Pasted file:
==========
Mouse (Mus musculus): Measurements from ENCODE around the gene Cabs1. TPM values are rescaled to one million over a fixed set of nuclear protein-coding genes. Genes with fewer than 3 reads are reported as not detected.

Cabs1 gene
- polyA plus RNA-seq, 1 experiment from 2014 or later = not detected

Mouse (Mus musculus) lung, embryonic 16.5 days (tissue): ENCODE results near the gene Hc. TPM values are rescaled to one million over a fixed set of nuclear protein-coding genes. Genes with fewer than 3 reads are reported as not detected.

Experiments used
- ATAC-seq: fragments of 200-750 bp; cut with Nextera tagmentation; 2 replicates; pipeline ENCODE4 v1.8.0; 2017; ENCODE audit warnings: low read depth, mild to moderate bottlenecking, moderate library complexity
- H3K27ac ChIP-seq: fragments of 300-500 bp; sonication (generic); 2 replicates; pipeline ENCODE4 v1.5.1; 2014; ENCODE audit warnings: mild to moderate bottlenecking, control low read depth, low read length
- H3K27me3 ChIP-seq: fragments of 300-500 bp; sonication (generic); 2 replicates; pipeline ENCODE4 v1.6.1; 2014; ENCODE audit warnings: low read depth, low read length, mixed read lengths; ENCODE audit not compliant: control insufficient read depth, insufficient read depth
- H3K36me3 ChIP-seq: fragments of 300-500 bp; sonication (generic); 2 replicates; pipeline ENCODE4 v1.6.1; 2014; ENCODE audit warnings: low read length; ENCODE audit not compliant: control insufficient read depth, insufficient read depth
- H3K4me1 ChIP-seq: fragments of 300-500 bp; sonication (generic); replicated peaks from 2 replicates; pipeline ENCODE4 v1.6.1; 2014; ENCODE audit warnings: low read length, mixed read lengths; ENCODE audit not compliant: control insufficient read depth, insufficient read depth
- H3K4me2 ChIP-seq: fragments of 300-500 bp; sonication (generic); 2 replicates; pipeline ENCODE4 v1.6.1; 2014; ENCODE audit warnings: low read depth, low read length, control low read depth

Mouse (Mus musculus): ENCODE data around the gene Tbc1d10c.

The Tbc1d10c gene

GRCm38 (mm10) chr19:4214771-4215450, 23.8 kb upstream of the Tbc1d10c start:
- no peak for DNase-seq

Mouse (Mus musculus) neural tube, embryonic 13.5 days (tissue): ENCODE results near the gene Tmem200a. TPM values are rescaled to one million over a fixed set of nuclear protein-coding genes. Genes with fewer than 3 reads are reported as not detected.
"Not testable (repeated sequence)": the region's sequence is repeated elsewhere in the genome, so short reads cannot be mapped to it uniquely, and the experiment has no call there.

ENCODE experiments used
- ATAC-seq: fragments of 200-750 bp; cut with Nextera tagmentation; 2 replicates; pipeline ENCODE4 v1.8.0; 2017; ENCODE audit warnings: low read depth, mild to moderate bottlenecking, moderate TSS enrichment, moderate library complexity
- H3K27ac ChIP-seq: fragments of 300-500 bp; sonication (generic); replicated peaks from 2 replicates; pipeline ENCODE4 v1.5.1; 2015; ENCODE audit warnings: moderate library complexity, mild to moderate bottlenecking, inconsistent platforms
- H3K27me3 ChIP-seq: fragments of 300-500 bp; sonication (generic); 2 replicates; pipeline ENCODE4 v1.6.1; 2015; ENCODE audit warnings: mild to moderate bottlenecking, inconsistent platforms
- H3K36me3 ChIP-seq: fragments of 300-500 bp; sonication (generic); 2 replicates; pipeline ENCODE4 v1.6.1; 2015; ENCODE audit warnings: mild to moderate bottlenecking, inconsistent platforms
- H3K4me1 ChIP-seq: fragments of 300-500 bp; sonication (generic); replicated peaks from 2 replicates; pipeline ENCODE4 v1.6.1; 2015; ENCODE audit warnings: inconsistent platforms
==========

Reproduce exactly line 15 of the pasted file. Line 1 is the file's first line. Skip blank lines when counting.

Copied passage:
- no peak for DNase-seq